Higher than the price of the current motherboard? (340€ incl. frame)
@Leo_TheCrafter, MHL hardware is a must! Future Fairphones must be ready for convergence, that is, ready to be plugged to a monitor and be used as personal computers (see https://ubports.com/devices/nexus5-convergence)
Probably around this price point
I think the guys at https://ubports.com would be keen on giving you feedback, so that both your project and theirs go hand in hand. In fact, I am opening a topic there for them to be aware of your work.
For those unaware, UBports are the developers of Ubuntu Touch after Canonical dropped the project, for it not being profitable (a shame IMHO). The OS has so much potential and convergence capabilities.
I just want to say this is amazing and would really bring the FP2 into full open source fruition. The x86 VS ARM on Android will be interesting. I imagine this would actually make it an excellent platform for UBports, Plasma Mobile, and other Linux based mobile OSes. Sadly a lot of services have moved away from open APIs and have locked everything down with proprietary APIs and DRM. But this is still really amazing and I’m excited to see this get made. I would absolutely pick this up.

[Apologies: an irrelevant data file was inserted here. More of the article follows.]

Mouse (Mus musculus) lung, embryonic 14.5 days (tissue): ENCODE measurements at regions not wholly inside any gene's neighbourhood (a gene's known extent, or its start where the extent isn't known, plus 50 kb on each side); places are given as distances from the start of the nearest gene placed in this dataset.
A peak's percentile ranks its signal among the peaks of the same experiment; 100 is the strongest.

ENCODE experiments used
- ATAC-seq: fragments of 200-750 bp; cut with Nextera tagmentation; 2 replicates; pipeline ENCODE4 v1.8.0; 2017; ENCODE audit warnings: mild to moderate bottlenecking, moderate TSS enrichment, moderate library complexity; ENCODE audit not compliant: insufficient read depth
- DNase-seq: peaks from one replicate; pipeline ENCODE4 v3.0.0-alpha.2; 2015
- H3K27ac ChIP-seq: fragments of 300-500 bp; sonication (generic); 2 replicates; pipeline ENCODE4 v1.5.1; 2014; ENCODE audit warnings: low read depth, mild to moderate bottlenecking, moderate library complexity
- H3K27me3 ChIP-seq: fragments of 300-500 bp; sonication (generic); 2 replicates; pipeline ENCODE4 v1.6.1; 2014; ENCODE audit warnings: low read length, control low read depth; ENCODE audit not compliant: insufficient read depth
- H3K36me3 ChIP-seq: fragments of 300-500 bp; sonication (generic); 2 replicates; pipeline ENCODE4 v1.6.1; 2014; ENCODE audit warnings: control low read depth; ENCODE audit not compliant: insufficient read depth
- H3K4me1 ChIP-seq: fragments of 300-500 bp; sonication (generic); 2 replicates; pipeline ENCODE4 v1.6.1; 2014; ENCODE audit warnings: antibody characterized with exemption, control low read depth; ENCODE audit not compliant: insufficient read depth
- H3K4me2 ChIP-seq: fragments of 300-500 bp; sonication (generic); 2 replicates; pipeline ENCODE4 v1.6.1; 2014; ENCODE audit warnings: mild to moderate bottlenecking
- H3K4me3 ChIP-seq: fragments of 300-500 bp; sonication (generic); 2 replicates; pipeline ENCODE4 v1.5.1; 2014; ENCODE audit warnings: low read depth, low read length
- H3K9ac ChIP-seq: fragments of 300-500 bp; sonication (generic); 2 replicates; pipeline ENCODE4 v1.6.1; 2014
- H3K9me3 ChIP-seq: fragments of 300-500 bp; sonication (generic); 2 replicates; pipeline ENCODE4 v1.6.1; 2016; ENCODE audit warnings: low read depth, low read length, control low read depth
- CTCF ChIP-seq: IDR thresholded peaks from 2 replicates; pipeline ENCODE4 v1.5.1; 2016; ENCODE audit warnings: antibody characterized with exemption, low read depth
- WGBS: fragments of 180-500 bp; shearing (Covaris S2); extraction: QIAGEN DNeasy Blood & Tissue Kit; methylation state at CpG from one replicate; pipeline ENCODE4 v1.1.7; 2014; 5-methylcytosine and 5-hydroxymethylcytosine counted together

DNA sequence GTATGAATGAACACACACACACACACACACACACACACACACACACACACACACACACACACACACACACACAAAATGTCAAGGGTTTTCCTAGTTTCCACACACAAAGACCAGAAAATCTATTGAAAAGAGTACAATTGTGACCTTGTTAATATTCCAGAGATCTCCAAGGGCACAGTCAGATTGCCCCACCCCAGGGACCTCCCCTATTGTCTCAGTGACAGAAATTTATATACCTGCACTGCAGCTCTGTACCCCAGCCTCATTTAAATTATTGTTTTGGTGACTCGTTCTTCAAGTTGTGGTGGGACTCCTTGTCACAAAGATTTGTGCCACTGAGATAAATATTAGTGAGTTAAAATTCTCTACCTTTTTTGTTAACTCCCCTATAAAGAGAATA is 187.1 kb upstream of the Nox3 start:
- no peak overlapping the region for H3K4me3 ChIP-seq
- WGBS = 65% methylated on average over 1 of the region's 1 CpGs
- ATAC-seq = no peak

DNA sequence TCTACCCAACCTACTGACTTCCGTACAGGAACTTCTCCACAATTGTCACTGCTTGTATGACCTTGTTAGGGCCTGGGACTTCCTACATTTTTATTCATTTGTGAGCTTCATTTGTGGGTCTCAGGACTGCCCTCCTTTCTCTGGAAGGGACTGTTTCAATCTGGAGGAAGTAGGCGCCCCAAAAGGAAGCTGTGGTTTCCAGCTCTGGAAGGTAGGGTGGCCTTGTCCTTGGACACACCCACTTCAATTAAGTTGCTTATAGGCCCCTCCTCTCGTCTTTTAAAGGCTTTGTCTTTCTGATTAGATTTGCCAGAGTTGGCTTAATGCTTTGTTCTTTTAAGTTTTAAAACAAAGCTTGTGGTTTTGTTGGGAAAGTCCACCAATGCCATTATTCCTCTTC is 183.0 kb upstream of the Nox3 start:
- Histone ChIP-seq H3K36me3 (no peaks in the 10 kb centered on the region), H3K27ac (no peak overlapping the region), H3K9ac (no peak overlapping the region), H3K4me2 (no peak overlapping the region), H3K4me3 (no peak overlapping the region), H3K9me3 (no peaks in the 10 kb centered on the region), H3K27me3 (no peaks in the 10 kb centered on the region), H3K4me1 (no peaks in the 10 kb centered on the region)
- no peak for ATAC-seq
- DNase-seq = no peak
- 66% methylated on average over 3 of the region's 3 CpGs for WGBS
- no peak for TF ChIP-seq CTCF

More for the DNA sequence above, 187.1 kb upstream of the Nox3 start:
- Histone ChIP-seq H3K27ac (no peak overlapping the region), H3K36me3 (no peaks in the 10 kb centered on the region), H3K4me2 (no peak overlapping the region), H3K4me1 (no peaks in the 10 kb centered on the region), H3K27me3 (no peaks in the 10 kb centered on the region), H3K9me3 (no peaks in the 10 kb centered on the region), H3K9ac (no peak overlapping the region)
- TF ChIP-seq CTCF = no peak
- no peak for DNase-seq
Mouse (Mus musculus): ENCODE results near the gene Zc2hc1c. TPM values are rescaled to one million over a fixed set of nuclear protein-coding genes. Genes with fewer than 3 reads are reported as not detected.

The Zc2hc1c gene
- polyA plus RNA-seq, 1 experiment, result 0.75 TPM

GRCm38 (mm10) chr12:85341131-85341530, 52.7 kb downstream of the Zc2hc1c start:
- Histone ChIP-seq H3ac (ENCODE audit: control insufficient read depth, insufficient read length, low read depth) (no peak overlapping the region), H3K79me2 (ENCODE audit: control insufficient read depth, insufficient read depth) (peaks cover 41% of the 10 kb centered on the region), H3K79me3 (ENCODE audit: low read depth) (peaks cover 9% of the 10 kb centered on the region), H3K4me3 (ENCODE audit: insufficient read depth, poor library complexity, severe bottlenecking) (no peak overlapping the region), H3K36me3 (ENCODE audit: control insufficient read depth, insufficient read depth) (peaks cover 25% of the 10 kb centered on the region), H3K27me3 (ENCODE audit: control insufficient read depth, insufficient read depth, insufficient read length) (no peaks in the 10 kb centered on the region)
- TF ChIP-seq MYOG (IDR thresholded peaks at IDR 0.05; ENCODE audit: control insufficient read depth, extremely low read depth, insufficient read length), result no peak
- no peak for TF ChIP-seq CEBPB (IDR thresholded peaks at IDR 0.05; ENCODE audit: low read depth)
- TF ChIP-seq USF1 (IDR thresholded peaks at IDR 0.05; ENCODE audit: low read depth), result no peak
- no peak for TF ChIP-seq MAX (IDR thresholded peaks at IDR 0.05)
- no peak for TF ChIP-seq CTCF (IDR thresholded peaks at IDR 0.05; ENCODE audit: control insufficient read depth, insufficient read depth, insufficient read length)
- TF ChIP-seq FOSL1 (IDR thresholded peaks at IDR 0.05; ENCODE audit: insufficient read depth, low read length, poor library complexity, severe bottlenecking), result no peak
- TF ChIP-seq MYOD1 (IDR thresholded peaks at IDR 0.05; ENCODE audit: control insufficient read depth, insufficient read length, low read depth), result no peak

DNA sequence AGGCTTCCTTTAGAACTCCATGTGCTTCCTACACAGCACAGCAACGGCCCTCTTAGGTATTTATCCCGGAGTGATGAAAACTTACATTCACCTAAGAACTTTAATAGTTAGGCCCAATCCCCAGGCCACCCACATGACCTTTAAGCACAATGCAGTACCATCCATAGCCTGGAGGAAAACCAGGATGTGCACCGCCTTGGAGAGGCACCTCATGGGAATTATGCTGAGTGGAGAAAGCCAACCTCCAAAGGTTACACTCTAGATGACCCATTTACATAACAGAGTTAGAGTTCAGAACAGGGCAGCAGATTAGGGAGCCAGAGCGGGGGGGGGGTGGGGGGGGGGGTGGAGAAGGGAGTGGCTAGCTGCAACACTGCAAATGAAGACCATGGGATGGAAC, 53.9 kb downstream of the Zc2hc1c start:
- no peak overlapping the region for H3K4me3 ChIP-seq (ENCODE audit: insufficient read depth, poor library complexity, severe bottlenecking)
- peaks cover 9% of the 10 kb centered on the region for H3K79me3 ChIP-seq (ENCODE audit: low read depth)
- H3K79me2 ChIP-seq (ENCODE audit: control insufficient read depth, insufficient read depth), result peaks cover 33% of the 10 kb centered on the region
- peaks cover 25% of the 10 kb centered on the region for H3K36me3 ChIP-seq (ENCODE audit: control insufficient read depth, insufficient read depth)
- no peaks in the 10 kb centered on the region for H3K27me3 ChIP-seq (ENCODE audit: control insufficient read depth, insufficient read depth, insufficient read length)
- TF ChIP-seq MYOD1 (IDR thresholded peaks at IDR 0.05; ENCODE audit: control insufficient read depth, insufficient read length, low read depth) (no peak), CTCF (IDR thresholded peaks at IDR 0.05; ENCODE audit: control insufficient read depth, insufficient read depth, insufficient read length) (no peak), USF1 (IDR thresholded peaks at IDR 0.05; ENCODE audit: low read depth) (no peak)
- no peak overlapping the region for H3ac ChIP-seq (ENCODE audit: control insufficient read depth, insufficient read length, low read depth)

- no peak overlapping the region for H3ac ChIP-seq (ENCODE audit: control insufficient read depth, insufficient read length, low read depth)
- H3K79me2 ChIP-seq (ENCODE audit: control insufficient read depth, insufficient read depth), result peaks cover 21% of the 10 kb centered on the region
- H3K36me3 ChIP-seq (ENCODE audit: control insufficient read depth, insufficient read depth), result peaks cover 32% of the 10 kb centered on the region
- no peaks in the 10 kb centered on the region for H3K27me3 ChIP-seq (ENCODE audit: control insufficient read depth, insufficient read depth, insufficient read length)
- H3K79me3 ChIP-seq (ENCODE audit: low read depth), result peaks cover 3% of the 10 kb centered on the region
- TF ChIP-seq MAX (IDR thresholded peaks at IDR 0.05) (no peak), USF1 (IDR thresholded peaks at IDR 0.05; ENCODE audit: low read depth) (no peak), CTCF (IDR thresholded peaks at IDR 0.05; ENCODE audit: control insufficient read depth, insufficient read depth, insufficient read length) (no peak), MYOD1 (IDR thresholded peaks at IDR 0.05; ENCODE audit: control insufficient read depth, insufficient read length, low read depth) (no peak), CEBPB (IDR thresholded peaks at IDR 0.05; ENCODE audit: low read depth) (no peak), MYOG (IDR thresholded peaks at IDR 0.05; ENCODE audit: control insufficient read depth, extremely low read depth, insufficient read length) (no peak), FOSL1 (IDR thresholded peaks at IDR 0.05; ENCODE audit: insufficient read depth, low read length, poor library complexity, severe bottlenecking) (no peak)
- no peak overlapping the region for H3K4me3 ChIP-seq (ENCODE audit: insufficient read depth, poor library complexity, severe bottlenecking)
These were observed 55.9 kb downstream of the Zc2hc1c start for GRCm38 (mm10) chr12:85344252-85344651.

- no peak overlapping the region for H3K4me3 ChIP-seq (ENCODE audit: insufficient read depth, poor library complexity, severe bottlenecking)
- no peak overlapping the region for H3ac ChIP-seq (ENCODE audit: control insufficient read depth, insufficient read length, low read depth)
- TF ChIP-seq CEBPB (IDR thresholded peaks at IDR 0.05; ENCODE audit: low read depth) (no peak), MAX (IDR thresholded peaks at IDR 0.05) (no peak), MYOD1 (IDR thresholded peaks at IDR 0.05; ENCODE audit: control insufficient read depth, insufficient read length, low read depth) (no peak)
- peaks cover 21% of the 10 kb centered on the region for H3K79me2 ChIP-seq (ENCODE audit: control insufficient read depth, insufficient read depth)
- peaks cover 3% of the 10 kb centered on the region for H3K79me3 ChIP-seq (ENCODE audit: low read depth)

Isn’t FP2 already??
They are talking about Nexus 5, but - don’t tell me these top images are not from our FP2…
Still one would get a more advanced and state-of-the-art core module.
On our Stuttgart Fairphone community meeting yesterday we discussed the same point.
If the price was equal - how would FP look then?
Also in means of having secured spare parts for ~3 years?
Having a choice how would one decide? - rather buy a core module (phone) with the old chipset or the new one at the same price.